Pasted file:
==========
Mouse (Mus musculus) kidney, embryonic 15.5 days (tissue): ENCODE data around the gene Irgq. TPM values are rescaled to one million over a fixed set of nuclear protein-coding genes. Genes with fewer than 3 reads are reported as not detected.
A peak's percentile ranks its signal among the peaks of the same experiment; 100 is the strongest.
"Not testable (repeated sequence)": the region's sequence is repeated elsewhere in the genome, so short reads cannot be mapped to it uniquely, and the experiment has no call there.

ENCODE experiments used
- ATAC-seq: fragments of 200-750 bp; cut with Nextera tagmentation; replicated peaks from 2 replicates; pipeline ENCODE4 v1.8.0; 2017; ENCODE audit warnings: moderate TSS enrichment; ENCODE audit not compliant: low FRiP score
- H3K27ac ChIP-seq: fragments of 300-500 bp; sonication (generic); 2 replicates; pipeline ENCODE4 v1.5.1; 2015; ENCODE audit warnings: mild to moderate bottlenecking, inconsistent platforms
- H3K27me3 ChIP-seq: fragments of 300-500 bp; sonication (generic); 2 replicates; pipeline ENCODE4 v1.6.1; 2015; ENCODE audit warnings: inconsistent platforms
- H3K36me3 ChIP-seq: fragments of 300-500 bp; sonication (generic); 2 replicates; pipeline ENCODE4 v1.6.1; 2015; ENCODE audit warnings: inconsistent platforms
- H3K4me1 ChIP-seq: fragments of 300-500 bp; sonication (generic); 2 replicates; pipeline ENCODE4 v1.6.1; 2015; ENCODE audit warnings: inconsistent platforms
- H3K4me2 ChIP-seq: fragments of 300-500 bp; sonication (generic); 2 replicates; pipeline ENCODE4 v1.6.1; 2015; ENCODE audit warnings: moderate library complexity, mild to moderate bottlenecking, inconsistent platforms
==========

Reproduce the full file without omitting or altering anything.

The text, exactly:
Mouse (Mus musculus) kidney, embryonic 15.5 days (tissue): ENCODE data around the gene Irgq. TPM values are rescaled to one million over a fixed set of nuclear protein-coding genes. Genes with fewer than 3 reads are reported as not detected.
A peak's percentile ranks its signal among the peaks of the same experiment; 100 is the strongest.
"Not testable (repeated sequence)": the region's sequence is repeated elsewhere in the genome, so short reads cannot be mapped to it uniquely, and the experiment has no call there.

ENCODE experiments used
- ATAC-seq: fragments of 200-750 bp; cut with Nextera tagmentation; replicated peaks from 2 replicates; pipeline ENCODE4 v1.8.0; 2017; ENCODE audit warnings: moderate TSS enrichment; ENCODE audit not compliant: low FRiP score
- H3K27ac ChIP-seq: fragments of 300-500 bp; sonication (generic); 2 replicates; pipeline ENCODE4 v1.5.1; 2015; ENCODE audit warnings: mild to moderate bottlenecking, inconsistent platforms
- H3K27me3 ChIP-seq: fragments of 300-500 bp; sonication (generic); 2 replicates; pipeline ENCODE4 v1.6.1; 2015; ENCODE audit warnings: inconsistent platforms
- H3K36me3 ChIP-seq: fragments of 300-500 bp; sonication (generic); 2 replicates; pipeline ENCODE4 v1.6.1; 2015; ENCODE audit warnings: inconsistent platforms
- H3K4me1 ChIP-seq: fragments of 300-500 bp; sonication (generic); 2 replicates; pipeline ENCODE4 v1.6.1; 2015; ENCODE audit warnings: inconsistent platforms
- H3K4me2 ChIP-seq: fragments of 300-500 bp; sonication (generic); 2 replicates; pipeline ENCODE4 v1.6.1; 2015; ENCODE audit warnings: moderate library complexity, mild to moderate bottlenecking, inconsistent platforms